China is preparing to hit ride-hailing giant Didi with a fine of more than $1 billion to wrap up a long-running probe, media reports said, boosting investor hopes that the country's tech crackdown is winding down.
Didi, once known as China's answer to Uber, has been one of the highest-profile targets of the widespread clampdown on the sector, which saw years of runaway growth and supersized monopolies before regulators stepped in.
The fine – imposed over Didi's cybersecurity practices – would amount to more than 4% of its $27.3 billion total revenue last year and pave the way for its new share listing in Hong Kong, The Wall Street Journal reported Tuesday.
Citing unnamed sources familiar with the matter, the Journal said that once the fine is announced, the government will ease its restrictions on Didi's operations.
The firm was prevented from adding new users and its apps were removed from online stores in China by regulators.
The WSJ report triggered a rally in Chinese tech shares in Hong Kong on Wednesday, with investors hopeful that the two-year regulatory storm that swept the sector was nearing its end.
E-commerce giant Alibaba soared 4%, while gaming titan Tencent gained 2.5% in early trade.
Didi got into hot water in June last year after it pressed ahead with an IPO in the United States, reportedly against Beijing's wishes.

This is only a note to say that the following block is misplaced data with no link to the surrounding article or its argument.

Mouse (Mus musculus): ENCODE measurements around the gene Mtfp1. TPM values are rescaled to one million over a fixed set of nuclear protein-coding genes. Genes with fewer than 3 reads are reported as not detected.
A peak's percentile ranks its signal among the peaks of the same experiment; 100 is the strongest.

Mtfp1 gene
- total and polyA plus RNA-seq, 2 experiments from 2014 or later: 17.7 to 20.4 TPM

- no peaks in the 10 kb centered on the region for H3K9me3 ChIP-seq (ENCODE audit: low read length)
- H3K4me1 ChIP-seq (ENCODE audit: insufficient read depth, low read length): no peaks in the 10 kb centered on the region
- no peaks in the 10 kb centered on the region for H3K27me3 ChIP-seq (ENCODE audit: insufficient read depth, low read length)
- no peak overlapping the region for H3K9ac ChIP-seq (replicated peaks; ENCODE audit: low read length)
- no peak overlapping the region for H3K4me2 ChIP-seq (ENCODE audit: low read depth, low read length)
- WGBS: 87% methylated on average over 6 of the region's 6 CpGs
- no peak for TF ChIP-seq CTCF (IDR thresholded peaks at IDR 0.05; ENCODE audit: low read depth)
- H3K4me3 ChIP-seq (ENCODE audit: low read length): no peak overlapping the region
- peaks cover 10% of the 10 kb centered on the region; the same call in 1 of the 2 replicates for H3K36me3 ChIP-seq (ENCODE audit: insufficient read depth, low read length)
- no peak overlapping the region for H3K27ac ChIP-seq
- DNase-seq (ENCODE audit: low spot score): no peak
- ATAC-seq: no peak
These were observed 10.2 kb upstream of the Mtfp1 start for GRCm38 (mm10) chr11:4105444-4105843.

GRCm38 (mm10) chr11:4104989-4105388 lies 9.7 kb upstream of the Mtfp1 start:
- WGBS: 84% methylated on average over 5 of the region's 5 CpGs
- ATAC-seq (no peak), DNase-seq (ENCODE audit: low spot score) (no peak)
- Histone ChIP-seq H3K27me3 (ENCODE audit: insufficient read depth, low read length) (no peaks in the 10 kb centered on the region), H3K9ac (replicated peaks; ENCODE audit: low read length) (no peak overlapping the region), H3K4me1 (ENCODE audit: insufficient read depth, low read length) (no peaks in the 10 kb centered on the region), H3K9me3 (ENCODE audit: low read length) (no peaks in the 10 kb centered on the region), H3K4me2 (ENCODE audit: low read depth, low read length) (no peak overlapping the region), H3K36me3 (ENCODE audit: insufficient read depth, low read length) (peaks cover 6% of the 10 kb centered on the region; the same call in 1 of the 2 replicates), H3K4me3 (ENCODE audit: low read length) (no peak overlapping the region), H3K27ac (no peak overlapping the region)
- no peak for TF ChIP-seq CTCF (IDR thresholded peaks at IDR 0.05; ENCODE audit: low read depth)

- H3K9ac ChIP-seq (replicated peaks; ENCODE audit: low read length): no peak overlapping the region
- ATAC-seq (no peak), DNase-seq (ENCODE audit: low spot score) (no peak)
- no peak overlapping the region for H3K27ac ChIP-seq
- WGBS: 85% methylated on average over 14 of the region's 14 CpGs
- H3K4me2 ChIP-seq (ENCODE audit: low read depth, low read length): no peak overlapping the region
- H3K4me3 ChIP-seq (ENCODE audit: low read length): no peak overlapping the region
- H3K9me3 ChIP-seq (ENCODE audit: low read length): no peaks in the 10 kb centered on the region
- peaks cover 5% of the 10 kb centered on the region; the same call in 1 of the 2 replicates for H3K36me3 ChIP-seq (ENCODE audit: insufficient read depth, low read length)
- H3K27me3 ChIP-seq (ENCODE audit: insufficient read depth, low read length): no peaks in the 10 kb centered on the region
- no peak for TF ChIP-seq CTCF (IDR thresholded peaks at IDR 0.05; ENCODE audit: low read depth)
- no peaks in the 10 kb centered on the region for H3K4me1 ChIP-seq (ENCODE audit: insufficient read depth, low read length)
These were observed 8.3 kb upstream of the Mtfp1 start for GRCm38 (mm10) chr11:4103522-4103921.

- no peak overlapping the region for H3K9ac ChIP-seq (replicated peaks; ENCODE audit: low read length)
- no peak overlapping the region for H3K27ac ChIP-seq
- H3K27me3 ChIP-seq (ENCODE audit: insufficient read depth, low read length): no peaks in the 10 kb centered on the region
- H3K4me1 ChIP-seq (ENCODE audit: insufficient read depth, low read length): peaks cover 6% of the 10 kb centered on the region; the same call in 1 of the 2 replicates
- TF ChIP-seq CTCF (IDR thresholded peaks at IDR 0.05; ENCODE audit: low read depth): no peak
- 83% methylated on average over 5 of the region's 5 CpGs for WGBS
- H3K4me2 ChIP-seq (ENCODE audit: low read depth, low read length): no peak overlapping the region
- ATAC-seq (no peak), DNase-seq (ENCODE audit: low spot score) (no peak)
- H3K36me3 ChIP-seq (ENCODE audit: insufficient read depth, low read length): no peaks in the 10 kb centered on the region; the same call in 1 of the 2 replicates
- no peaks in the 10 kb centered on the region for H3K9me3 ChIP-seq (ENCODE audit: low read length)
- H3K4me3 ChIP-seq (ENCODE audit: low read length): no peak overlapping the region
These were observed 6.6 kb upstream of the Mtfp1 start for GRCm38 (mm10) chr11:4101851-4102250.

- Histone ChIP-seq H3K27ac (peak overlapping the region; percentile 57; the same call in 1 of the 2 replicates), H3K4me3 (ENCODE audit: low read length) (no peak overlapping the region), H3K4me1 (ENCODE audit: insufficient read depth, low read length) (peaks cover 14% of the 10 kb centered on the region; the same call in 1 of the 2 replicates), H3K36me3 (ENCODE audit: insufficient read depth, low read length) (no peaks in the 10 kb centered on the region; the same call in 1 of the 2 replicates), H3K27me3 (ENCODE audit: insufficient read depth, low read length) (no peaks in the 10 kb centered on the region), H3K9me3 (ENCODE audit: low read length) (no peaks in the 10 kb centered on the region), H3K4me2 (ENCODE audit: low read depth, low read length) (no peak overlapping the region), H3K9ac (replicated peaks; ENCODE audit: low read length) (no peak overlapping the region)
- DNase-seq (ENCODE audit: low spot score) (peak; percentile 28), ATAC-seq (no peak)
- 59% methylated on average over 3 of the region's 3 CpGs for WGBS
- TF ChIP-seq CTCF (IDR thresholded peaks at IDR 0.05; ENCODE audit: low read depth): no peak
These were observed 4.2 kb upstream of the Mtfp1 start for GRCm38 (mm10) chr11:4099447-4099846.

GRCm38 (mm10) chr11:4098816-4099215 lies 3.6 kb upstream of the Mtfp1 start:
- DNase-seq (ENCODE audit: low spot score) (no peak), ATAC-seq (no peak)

Days after it raised $4.4 billion in New York, Chinese authorities launched a cybersecurity probe into the company, sending its shares plunging.
If confirmed, Didi's fine would be the biggest imposed on a Chinese tech company since Alibaba was told to pay $2.75 billion in April 2021 as punishment for anti-competitive practices.
Didi did not respond immediately to an emailed request for comment.
Its shareholders voted to delist the firm from New York in May.
That move is expected to pave the way for a Hong Kong listing that was reportedly put on hold after China's top internet watchdog told executives their proposals to prevent security and data leaks were insufficient.
China's regulatory crackdown has eased this year as it grapples with the economic fallout from its zero-Covid strategy, with the country struggling to reach its 5.5% growth target.
However, there is still a strict regulatory environment for tech firms: President Xi Jinping last month called for stronger oversight and better security in the financial tech arena.